(RNS) Science, supply chains and good government policy have brought us to a remarkable point in the battle against the virus: Any adult who wants a vaccine can now get one.
The principal challenge from here is not scientific or logistical but cultural — addressing hesitancy among the large number of Americans who remain skeptical about the vaccine. Already there are reports of public health officials looking to offload excess vaccine supply. Even as the rates of those receiving at least one vaccine have risen to 44% nationally, a number of states in the Deep South have plateaued at around one-third. In places like Mississippi, for example, where vaccination rates are just 31%, there are more than 73,000 doses that haven’t found arms.
A new study conducted by the Public Religion Research Institute (PRRI) in partnership with Interfaith Youth Core (IFYC), organizations we each run, illuminates a promising path forward: engage religious communities. Residents of many of the most vaccine-hesitant areas in the United States turn out to be remarkably receptive to faith-based interventions.
Despite their current reticence, nearly half (47%) of churchgoing white Evangelicals, and approximately one-third of Black and Hispanic Protestants who are vaccine hesitant, say a faith-based vaccine approach would encourage them to get the shot.
What would this look like? None of the interventions are especially complicated. They include knowing that their pastor or other members received the vaccine, attending an information session about the vaccine at their church, getting assistance with a vaccine appointment from a congregation or having a congregation serve as a vaccination site. (A terrific way for faith groups to learn how to get involved is to attend the online Faiths4Vaccines National Summit happening on May 26.)
And the appeal of these faith-based approaches is not just relegated to religious groups. Twenty-six percent of all vaccine-hesitant Americans, including 44% of all churchgoing vaccine-hesitant Americans, say at least one of these faith-based approaches would inspire them to get vaccinated. Similarly, among what are emerging as the most vaccine-hesitant populations — Republicans, rural Americans and younger Americans under the age of 50 — approximately one-quarter of those who are currently hesitant say these religious appeals would make them more likely to get vaccinated.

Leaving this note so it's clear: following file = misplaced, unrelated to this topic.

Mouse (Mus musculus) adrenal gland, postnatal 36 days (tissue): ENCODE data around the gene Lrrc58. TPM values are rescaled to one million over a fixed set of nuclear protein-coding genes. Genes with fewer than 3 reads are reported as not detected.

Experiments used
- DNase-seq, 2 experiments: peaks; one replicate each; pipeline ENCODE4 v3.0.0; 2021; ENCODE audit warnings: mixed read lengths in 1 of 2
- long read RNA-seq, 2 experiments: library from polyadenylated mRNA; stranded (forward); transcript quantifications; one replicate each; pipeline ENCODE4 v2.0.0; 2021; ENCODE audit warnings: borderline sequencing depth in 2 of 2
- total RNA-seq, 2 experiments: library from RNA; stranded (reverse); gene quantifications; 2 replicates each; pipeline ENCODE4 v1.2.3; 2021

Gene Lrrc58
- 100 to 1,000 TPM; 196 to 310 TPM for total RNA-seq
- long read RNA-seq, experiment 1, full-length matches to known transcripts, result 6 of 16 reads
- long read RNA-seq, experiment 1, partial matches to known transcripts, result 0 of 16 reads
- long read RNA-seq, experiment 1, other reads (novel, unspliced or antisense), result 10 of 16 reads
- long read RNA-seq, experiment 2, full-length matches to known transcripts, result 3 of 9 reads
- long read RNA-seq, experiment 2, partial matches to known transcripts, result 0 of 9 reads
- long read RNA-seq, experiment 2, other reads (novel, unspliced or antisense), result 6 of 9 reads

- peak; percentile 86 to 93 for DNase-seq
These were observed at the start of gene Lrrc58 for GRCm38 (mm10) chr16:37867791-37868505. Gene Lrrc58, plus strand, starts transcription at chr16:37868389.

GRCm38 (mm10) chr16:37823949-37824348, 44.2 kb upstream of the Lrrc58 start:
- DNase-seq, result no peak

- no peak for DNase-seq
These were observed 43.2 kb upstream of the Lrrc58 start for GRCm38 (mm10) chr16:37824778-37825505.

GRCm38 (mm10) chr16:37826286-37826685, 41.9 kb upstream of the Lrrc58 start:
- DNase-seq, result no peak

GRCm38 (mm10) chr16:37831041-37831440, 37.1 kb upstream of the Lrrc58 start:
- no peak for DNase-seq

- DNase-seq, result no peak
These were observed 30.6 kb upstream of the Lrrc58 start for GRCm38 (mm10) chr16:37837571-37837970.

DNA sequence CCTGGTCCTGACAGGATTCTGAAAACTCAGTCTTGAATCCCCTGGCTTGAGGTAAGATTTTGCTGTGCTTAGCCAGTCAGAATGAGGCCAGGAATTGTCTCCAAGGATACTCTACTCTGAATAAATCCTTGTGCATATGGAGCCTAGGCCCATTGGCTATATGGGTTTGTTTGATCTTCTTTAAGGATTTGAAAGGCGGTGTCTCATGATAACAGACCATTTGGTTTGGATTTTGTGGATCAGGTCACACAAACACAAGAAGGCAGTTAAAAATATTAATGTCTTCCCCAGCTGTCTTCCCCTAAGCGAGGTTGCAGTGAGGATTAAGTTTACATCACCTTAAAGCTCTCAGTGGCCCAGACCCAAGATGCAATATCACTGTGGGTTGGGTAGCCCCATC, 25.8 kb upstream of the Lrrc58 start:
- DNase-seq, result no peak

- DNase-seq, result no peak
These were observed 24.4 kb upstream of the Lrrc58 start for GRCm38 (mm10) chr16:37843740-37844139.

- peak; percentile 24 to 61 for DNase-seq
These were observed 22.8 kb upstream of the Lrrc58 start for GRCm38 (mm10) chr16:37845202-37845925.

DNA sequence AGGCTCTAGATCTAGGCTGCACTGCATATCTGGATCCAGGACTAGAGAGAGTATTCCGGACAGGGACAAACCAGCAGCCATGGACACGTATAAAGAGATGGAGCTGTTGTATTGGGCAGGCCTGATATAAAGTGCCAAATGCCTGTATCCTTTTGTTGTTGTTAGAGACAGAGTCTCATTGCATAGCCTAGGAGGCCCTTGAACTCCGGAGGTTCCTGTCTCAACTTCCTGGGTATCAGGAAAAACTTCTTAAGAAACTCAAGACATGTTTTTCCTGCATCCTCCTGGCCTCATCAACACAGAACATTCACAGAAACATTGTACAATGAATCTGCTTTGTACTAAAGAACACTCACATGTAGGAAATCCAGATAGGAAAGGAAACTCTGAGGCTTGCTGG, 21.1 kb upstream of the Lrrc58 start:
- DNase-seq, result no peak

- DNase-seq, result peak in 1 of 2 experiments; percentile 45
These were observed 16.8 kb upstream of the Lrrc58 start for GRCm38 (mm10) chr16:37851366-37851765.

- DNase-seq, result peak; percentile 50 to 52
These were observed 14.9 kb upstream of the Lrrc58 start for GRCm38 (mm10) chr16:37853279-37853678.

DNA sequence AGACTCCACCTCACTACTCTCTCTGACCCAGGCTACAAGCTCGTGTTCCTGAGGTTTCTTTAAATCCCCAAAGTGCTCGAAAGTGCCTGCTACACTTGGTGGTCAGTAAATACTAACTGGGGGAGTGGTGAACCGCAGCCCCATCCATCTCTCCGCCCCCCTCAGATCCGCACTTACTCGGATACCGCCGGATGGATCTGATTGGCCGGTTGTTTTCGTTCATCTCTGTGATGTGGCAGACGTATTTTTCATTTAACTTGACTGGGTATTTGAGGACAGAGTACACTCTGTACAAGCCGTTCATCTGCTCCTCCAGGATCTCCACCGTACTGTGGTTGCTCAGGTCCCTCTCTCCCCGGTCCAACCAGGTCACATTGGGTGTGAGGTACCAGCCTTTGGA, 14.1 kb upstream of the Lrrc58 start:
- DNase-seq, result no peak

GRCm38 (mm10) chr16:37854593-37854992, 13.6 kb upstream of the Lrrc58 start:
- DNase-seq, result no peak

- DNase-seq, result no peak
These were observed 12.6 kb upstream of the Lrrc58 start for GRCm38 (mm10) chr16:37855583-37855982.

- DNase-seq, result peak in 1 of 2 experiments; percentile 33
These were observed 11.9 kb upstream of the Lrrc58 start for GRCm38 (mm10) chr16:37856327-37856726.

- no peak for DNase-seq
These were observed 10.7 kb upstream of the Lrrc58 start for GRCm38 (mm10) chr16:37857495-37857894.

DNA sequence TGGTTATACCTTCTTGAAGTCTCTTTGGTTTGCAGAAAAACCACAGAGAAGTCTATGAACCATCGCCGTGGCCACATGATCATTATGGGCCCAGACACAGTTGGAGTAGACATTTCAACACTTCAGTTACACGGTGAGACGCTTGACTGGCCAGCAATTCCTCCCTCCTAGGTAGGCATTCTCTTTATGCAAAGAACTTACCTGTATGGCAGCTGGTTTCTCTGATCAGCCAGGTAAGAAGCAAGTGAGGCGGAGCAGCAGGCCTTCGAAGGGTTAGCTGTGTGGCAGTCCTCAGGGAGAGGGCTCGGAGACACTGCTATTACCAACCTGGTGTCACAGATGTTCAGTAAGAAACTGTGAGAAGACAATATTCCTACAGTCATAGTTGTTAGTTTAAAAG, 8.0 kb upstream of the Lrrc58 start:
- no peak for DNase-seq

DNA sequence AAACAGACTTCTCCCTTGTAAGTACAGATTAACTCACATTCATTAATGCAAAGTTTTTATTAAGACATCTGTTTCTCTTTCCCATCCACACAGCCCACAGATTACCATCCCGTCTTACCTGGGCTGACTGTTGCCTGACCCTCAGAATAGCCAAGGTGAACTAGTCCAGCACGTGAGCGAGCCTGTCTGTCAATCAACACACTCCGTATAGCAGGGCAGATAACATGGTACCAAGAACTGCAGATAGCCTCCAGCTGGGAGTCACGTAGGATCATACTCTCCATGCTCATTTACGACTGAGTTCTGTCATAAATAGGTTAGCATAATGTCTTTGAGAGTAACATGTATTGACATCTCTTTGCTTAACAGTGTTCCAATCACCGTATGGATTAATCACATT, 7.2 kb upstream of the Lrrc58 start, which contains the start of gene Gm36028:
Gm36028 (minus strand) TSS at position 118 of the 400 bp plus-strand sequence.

For all the talk about the decline of religion in the United States, it turns out faith communities nonetheless retain a fair amount of social trust in critical places and with groups that are behind the vaccination curve.
To be sure, leaders in some faith communities have already been doing their part. There are many encouraging stories of Black pastors hosting vaccination clinics in their churches. And we can actually see the impact of these efforts in the data. African American Protestants who attend religious services frequently are 16 percentage points more likely than those who seldom or never attend to be vaccine acceptant. But it’s clear there is important work to do in other communities. For example, the opposite is true in white evangelical communities, where those who attend churches more frequently are actually less likely to get vaccinated.
At this strategic turning point, the governmental, philanthropic and public health sectors ought to proactively seek the counsel and partnership of faith leaders. Cities and towns all over the country should seek to develop partnerships with local congregations and initiate public health ambassador programs to arm community members with both vaccine facts and cultural skills to engage a diverse range of racial and religious identities. IFYC has created one model of this, for example, called the Faith in the Vaccine Ambassadors program.
Given the way mask-wearing and vaccine acceptance have become fronts in the culture wars, it may be tempting for some to write off hesitant communities. But we believe this moment can be an opportunity to remember the democratic principle — and the public health reality — that we are intimately connected, that the many are also one. Progress in Mississippi advances health outcomes in Manhattan, and resistance in Louisiana threatens citizens’ wellbeing in Los Angeles.
The data suggests engaging religious communities in response to this crisis may provide a bridge connecting segments of our society that often have little to do with one another. Black Protestants and white evangelicals, Latinos and rural Republicans — groups who have divergent voting patterns and political identities — actually have a lot in common when it comes to who they trust about the vaccine.
Democracy requires a basic level of empathy and willingness to cooperate on some fundamental things, even as we disagree on others. What could be more fundamental than our health, safety and shared desire for the freedom to return to our normal lives?
The medical community tells us we need to get to a minimum vaccination rate of approximately 80% to reach herd immunity. But getting anywhere near that goal will require crossing not one but many finish lines, particularly with more vaccine-hesitant communities. The challenge from this point forward will be to develop a robust ground game, marshaling the best of our cultural resources to vaccinate a few hundred more in this neighborhood, a few thousand more in that town. And in that effort, the paths to success likely run through our local congregations.
(Robert P. Jones is the CEO and founder of Public Religion Research Institute (PRRI). Eboo Patel is the president and founder of Interfaith Youth Core (IFYC). The views expressed in this commentary do not necessarily reflect those of Religion News Service.)